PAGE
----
This is now an emerging cause of recurrent miscarriage. Women with PCOS have too-high levels of the male hormone testosterone which, among other things, causes irregular ovulation and menstruation. Even in women who don’t have diabetes, PCOS causes insulin resistance, which prevents the endometrial lining from maturing properly. Treatment with oral antidiabetic drugs, such as metformin (Glucophage), has been successful in reducing miscarriage in women with PCOS.
Many micro-organisms live harmlessly-even helpfully-in the male and female reproductive tracts. But certain bacteria can cause problems, including an increased risk of miscarriage. Two in particular-mycoplasma hominis and ureaplasma urealyticum-live in the genital tracts of healthy men and women, but can raise the risk of miscarriage. In women, infection with these bacteria can inflame the endometrium (the lining of the uterus), making it impossible for an embryo to develop. There are no symptoms, however, so the only way you know if you or your partner is carrying the organism is to be tested. These infections can usually be easily treated with antibiotics.
Lifestyle (Cigarettes, Alcohol, Drugs, Environmental Toxins)
Nicotine crosses the placenta and interferes with blood supply and fetal growth. Smokers have twice the rate of miscarriage as nonsmokers. Drinking more than two alcoholic beverages a day is also associated with miscarriage, using recreational drugs when you’re attempting to get pregnant (or during pregnancy) is foolish. Finally, women who work in certain environments-including farms, operating rooms, dental offices and hospital laboratories-have a higher rate of miscarriage for unknown reasons. Give up all deleterious habits before you try to become pregnant and you increase your odds of enjoying a successful pregnancy. If you’re worried that your workplace may not be healthy for you, tell your doctor about your concerns.
The treatment recommendations for patients with recurrent pregnancy loss are based on the underlying cause of recurrent pregnancy loss. No matter what the results of the work-up are, the chance for a successful future pregnancy is high.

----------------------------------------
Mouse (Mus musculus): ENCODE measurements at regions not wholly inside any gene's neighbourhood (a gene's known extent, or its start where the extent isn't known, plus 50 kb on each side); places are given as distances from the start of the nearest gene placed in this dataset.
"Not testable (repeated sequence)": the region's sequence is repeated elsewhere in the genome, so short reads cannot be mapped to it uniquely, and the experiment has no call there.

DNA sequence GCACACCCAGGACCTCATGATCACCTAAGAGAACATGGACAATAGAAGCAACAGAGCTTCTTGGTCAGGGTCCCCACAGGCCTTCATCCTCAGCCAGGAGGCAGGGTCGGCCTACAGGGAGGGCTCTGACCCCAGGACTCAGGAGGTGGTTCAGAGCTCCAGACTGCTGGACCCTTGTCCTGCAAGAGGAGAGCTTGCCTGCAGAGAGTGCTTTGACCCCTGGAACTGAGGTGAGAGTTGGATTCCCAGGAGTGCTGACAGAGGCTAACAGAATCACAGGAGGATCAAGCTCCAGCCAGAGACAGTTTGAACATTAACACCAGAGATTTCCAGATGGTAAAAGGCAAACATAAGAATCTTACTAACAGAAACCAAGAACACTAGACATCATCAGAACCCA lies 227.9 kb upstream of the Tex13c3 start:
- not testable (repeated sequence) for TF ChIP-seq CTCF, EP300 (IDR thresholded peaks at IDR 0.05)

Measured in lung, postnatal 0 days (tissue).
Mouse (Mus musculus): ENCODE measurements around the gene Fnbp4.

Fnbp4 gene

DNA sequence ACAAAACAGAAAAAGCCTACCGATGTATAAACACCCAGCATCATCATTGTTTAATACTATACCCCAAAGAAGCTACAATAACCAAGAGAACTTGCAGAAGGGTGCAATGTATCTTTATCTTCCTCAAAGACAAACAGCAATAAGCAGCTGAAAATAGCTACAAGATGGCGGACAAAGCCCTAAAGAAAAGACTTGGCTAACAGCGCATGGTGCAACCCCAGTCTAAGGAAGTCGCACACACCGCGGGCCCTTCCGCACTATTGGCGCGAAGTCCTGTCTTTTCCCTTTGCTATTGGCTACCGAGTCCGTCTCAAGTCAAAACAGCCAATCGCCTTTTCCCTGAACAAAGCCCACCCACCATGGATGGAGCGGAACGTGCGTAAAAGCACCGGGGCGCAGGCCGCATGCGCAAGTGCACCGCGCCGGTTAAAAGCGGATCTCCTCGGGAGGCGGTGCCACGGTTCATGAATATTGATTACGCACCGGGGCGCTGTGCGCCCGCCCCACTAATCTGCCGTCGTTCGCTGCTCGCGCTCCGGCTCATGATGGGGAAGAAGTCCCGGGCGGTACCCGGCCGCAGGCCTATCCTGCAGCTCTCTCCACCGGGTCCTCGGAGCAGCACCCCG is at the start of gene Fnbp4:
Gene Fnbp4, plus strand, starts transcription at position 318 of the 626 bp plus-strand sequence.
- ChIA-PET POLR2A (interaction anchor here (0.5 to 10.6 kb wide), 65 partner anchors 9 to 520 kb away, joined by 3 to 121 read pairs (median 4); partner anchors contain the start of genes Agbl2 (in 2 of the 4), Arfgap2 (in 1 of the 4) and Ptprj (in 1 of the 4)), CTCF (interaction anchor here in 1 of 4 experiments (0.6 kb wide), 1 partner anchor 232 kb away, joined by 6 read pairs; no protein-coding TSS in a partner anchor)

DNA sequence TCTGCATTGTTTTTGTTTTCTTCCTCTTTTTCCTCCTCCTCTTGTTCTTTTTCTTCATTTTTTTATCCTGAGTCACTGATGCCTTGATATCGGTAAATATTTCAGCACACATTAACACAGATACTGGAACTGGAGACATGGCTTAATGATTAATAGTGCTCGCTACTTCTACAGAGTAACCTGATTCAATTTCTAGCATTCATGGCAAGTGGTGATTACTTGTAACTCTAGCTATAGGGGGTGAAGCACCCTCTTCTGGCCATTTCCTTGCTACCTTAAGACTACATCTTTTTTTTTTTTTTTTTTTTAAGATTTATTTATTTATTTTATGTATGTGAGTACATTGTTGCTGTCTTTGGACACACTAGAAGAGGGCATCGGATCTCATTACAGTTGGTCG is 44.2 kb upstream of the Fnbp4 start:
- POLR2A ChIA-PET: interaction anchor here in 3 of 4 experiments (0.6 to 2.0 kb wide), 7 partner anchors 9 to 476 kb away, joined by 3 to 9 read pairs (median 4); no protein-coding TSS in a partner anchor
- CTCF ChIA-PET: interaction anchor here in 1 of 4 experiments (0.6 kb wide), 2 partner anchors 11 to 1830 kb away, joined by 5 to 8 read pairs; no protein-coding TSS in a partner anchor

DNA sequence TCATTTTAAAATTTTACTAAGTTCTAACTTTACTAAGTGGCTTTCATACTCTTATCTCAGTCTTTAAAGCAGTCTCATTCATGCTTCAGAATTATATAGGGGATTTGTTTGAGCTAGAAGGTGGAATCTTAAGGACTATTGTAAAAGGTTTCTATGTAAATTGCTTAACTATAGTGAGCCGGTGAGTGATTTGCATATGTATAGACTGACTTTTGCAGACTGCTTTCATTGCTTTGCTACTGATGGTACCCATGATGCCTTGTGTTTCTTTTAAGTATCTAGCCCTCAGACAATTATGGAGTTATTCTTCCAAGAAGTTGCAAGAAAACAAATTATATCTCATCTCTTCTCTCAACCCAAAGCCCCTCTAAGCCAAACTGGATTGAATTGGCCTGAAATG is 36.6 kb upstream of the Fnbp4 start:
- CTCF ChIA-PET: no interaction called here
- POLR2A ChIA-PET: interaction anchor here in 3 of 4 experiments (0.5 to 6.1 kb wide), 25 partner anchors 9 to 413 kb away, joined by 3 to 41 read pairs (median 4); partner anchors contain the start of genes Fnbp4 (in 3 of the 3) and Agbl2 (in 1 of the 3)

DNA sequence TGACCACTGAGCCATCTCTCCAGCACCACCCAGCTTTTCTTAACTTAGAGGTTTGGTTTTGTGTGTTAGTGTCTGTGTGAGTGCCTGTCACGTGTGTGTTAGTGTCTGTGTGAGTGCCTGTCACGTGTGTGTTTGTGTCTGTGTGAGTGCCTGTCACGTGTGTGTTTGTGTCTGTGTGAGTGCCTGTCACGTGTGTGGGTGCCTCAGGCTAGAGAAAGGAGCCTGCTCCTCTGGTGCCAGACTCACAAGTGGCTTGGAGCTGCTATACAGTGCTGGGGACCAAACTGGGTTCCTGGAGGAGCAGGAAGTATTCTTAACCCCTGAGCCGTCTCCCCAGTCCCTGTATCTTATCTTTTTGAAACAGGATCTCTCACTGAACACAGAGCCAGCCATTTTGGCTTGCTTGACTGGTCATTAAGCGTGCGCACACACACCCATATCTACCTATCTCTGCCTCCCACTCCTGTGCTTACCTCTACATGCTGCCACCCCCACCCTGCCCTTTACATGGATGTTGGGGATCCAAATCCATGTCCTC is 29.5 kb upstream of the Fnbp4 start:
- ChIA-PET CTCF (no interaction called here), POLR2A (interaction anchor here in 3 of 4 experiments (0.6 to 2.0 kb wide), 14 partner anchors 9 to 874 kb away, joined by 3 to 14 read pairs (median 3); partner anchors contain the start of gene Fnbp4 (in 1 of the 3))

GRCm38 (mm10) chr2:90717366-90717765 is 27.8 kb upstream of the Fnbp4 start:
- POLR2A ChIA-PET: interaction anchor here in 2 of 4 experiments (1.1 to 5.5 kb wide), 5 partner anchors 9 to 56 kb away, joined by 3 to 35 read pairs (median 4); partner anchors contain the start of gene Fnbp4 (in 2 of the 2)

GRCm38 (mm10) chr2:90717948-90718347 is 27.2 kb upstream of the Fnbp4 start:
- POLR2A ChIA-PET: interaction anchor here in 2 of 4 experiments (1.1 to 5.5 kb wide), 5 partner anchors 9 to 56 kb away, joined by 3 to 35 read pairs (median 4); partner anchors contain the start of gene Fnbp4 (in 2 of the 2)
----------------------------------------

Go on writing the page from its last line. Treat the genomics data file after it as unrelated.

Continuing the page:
Individuals in whom a karyotypic (a chromosomal or genetic) abnormality is found are often referred for genetic counseling. There, a specialist can discuss what the genetic abnormality is and the likelihood of having a chromosomally normal or abnormal pregnancy in the future. Some affected couples may choose to undergo prenatal genetic studies during pregnancy to check the genetic make-up of the offspring with either 1) chorionic villus sampling (CVS), in which a piece of placenta is biopsied late in the first trimester or early in the second trimester, or 2) amniocentesis, which removes some of the amniotic fluid (the fluid that surrounds the baby during pregnancy) for analysis. In vitro fertilization (IVF) with preimplantation genetic diagnosis (PGD) can also be done. With this process, the woman takes shots for several days so that many eggs grow in her ovaries. The eggs are then retrieved from the ovaries in a minor surgical procedure; one sperm is then injected into each egg and the embryo is allowed to grow. One cell of the embryo is then biopsied and the genetic make-up is analyzed to avoid the transfer of an affected embryo.
If a uterine abnormality is found, surgery may be performed depending on the defect. If antiphospolipid syndrome is diagnosed, certain medications that reduce blood clot formation may be given. If thyroid dysfunction or diabetes are diagnosed, specific medications can be prescribed.
Unexplained Recurrent Pregnancy Loss
Over one-half of patients with recurrent pregnancy loss will have unexplained recurrent pregnancy loss, which means that no specific cause could be identified in the work-up. Various treatments may be offered to these patients, but there is no universal recommendation for treatment of these patients. Despite this, the overall chance of pregnancy is good, more than 50%, without any intervention at all.